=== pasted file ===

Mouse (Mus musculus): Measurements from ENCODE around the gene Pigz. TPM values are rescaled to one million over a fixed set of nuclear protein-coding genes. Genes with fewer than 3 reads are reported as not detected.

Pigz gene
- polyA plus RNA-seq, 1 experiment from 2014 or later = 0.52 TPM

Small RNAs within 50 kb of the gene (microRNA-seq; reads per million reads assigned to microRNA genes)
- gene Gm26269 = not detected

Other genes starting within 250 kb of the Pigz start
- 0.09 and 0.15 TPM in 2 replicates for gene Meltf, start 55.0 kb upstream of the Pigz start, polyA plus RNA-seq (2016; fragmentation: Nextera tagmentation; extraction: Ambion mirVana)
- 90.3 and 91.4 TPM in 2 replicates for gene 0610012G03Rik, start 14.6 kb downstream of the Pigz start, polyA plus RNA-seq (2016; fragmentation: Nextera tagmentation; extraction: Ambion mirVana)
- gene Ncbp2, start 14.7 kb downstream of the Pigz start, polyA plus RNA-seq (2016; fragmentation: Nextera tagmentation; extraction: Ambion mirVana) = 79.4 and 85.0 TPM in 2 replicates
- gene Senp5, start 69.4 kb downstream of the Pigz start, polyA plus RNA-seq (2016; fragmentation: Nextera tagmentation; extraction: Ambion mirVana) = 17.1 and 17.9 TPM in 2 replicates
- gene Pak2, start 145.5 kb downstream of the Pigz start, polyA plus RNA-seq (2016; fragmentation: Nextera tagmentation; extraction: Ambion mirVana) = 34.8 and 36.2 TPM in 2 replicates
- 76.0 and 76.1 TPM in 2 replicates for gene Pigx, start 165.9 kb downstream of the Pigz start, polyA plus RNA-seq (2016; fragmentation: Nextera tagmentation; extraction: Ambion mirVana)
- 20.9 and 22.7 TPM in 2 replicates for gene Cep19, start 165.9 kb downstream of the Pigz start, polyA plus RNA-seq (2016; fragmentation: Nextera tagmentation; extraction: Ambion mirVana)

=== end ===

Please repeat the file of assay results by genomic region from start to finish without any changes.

Mouse (Mus musculus): Measurements from ENCODE around the gene Pigz. TPM values are rescaled to one million over a fixed set of nuclear protein-coding genes. Genes with fewer than 3 reads are reported as not detected.

Pigz gene
- polyA plus RNA-seq, 1 experiment from 2014 or later = 0.52 TPM

Small RNAs within 50 kb of the gene (microRNA-seq; reads per million reads assigned to microRNA genes)
- gene Gm26269 = not detected

Other genes starting within 250 kb of the Pigz start
- 0.09 and 0.15 TPM in 2 replicates for gene Meltf, start 55.0 kb upstream of the Pigz start, polyA plus RNA-seq (2016; fragmentation: Nextera tagmentation; extraction: Ambion mirVana)
- 90.3 and 91.4 TPM in 2 replicates for gene 0610012G03Rik, start 14.6 kb downstream of the Pigz start, polyA plus RNA-seq (2016; fragmentation: Nextera tagmentation; extraction: Ambion mirVana)
- gene Ncbp2, start 14.7 kb downstream of the Pigz start, polyA plus RNA-seq (2016; fragmentation: Nextera tagmentation; extraction: Ambion mirVana) = 79.4 and 85.0 TPM in 2 replicates
- gene Senp5, start 69.4 kb downstream of the Pigz start, polyA plus RNA-seq (2016; fragmentation: Nextera tagmentation; extraction: Ambion mirVana) = 17.1 and 17.9 TPM in 2 replicates
- gene Pak2, start 145.5 kb downstream of the Pigz start, polyA plus RNA-seq (2016; fragmentation: Nextera tagmentation; extraction: Ambion mirVana) = 34.8 and 36.2 TPM in 2 replicates
- 76.0 and 76.1 TPM in 2 replicates for gene Pigx, start 165.9 kb downstream of the Pigz start, polyA plus RNA-seq (2016; fragmentation: Nextera tagmentation; extraction: Ambion mirVana)
- 20.9 and 22.7 TPM in 2 replicates for gene Cep19, start 165.9 kb downstream of the Pigz start, polyA plus RNA-seq (2016; fragmentation: Nextera tagmentation; extraction: Ambion mirVana)